One of the most obvious indications of our love for God is shown in what our Lord called the second which is like the first:”You shall love your neighbour as yourself”. In our story today, the peaceful man demonstrated His love for God by fighting the fire that nearly destroyed his enemy’s compound. Some other person would pass by singing songs of worship and praise to God and thinking that God will be happy with him for praising and worshipping Him while someone’s house is on fire. This is how some people often neglect charity and help to those in need around them while making fat donations in the Church in order to be praised not for the sake of the work of God; there are silent donations too and God appreciates them.

Today, the message is very clear and challenging to all. We must at the end of this message ask ourselves if we truly love God with ALL our hearts, souls and minds. We must also ask ourselves if we truly love our neighbour not by saying it, not by writing it, not by singing it but by doing what love commands like the man in our story. Love can only be love when it is tried and tested. Love cannot be real if there is no sacrifice. The lover gives without hoping to receive. You love only when you can give more than you can receive. A typical example is the death of our Lord Jesus Christ on the Cross for our sins. Obviously we cannot pay for that. He demonstrated his love for His father by what he did for us. God demonstrated His love for us by sacrificing His son (himself).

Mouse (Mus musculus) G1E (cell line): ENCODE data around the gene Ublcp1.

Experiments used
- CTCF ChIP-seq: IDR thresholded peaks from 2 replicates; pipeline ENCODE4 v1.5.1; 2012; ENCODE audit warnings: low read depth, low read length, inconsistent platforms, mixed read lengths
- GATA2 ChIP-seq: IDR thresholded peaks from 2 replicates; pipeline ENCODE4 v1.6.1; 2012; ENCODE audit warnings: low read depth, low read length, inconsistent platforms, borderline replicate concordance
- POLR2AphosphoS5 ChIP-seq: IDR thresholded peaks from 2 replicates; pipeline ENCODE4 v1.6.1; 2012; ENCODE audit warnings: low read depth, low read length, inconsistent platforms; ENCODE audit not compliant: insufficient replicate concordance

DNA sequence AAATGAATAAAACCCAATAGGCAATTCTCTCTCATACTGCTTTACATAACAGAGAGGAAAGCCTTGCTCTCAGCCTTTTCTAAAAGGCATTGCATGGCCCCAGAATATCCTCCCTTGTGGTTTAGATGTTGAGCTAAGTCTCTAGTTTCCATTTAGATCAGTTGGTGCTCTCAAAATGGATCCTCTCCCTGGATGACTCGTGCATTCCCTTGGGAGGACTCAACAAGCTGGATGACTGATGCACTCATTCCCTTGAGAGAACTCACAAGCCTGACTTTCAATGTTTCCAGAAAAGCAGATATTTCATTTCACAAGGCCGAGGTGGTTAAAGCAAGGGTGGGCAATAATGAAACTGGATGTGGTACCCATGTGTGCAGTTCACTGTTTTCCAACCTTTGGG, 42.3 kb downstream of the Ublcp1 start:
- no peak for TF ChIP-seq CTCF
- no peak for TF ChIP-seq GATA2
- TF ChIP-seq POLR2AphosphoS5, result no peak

To love is not optional; it is rather a commandment. Our Lord made it clear in the gospel of John that he is giving us a new commandment that we should love one another as he loved us (John 13:34-35). Another reason why we must love is that God is love. St John captured this very well when he said: “whoever does not love does not know God for God is love”.(1 John 4:8).

We shall end this reflection by attempting to solve the arithmetic that formed the theme of our reflection. The statement is:

God + Neighbour × Love.  (G+N×L)

God is love (1 John 4:8). Therefore there is a reformulation

Love + Neighbour × Love (L+N×L)

Love + Neighbour = Love Neighbour (L+N=LN)

Love Neighbour × Love = Love (LN ×L =L)

The answer is Love because God is Love and Love conquers all things.

Have a wonderful Sunday and a great week ahead.

Fr. Bonnie

(fatherbonny@hotmail.com)